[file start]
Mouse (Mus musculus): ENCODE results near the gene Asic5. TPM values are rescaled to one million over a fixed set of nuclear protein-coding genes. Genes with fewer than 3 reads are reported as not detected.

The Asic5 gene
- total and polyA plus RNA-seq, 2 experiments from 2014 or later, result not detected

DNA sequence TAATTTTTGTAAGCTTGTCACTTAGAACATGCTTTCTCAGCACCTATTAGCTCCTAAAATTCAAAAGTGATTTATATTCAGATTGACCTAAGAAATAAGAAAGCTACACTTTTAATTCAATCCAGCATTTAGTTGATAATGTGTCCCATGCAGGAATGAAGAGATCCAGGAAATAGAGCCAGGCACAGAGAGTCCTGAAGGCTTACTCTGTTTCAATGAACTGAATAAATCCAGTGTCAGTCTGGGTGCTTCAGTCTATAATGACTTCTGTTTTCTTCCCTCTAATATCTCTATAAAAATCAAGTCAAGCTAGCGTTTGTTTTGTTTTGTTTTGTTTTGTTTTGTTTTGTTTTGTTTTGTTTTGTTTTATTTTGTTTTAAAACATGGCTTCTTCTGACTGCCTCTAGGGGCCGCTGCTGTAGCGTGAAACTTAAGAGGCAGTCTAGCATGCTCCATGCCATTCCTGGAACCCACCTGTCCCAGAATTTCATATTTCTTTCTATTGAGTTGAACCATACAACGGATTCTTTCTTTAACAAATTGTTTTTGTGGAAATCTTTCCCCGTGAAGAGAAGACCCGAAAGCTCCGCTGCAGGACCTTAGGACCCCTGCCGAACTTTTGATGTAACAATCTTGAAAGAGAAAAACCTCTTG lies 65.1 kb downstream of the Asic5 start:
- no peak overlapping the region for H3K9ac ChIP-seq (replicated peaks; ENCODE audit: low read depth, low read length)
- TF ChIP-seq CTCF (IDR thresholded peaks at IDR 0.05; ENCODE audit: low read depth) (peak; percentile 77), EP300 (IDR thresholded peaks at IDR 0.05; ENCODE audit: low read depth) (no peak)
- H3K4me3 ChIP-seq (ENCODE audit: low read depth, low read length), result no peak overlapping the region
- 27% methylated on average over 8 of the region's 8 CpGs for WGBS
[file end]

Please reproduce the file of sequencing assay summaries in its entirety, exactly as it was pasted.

Mouse (Mus musculus): ENCODE results near the gene Asic5. TPM values are rescaled to one million over a fixed set of nuclear protein-coding genes. Genes with fewer than 3 reads are reported as not detected.

The Asic5 gene
- total and polyA plus RNA-seq, 2 experiments from 2014 or later, result not detected

DNA sequence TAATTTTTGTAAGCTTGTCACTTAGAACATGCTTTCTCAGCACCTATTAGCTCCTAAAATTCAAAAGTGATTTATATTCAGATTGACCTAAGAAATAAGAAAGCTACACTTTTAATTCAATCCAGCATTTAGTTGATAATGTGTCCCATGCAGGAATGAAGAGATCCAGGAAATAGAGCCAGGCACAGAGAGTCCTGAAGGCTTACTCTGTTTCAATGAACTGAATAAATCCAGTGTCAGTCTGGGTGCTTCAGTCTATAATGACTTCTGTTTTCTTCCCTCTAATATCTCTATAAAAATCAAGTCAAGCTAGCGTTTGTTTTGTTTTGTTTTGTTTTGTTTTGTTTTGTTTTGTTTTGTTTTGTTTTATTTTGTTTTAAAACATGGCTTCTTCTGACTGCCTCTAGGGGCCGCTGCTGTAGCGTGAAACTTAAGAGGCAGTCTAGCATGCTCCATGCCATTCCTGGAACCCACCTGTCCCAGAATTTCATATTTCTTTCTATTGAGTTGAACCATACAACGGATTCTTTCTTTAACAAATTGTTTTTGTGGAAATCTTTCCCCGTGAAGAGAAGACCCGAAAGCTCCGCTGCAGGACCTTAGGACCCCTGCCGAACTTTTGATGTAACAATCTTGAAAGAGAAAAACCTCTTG lies 65.1 kb downstream of the Asic5 start:
- no peak overlapping the region for H3K9ac ChIP-seq (replicated peaks; ENCODE audit: low read depth, low read length)
- TF ChIP-seq CTCF (IDR thresholded peaks at IDR 0.05; ENCODE audit: low read depth) (peak; percentile 77), EP300 (IDR thresholded peaks at IDR 0.05; ENCODE audit: low read depth) (no peak)
- H3K4me3 ChIP-seq (ENCODE audit: low read depth, low read length), result no peak overlapping the region
- 27% methylated on average over 8 of the region's 8 CpGs for WGBS